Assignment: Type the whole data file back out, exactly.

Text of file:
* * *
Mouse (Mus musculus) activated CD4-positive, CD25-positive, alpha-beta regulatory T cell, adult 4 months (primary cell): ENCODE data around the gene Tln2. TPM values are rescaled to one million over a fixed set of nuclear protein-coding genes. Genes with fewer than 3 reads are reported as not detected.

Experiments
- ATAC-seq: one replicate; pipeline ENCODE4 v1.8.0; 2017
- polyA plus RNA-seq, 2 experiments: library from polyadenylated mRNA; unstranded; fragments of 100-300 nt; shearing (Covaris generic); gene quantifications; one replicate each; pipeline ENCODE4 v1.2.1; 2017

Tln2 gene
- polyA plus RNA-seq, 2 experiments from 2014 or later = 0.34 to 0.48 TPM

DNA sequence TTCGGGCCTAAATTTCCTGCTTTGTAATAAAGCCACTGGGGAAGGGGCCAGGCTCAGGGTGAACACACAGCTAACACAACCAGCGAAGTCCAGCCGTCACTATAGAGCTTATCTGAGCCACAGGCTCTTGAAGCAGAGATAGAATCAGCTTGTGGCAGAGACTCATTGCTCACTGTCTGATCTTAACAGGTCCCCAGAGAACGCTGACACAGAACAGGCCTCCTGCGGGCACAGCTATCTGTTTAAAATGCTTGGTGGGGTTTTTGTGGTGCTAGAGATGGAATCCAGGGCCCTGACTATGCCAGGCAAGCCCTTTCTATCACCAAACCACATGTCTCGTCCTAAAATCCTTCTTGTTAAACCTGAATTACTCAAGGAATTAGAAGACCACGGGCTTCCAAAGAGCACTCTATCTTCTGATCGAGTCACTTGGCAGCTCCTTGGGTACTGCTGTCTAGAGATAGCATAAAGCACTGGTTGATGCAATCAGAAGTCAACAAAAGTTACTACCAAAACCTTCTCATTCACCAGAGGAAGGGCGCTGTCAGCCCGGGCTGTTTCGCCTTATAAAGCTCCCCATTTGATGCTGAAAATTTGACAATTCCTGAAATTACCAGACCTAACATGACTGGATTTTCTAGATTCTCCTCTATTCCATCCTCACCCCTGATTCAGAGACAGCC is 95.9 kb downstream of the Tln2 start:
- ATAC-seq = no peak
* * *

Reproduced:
Mouse (Mus musculus) activated CD4-positive, CD25-positive, alpha-beta regulatory T cell, adult 4 months (primary cell): ENCODE data around the gene Tln2. TPM values are rescaled to one million over a fixed set of nuclear protein-coding genes. Genes with fewer than 3 reads are reported as not detected.

Experiments
- ATAC-seq: one replicate; pipeline ENCODE4 v1.8.0; 2017
- polyA plus RNA-seq, 2 experiments: library from polyadenylated mRNA; unstranded; fragments of 100-300 nt; shearing (Covaris generic); gene quantifications; one replicate each; pipeline ENCODE4 v1.2.1; 2017

Tln2 gene
- polyA plus RNA-seq, 2 experiments from 2014 or later = 0.34 to 0.48 TPM

DNA sequence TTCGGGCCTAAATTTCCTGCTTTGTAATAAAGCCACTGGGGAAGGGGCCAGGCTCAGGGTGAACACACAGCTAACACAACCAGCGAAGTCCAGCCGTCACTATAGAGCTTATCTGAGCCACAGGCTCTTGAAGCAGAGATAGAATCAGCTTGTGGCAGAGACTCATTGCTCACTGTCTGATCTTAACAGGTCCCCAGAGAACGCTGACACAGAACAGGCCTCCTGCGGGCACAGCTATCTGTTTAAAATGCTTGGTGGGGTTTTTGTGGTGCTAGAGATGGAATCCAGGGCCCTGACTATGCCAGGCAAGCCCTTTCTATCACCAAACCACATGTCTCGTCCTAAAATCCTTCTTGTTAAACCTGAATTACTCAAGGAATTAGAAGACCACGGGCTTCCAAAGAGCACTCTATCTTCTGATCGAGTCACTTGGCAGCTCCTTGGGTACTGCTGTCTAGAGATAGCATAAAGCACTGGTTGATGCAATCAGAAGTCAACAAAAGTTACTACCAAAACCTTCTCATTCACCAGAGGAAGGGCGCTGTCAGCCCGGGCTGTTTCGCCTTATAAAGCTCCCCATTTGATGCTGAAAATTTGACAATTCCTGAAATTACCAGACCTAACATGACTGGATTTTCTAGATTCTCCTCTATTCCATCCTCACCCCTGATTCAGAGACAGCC is 95.9 kb downstream of the Tln2 start:
- ATAC-seq = no peak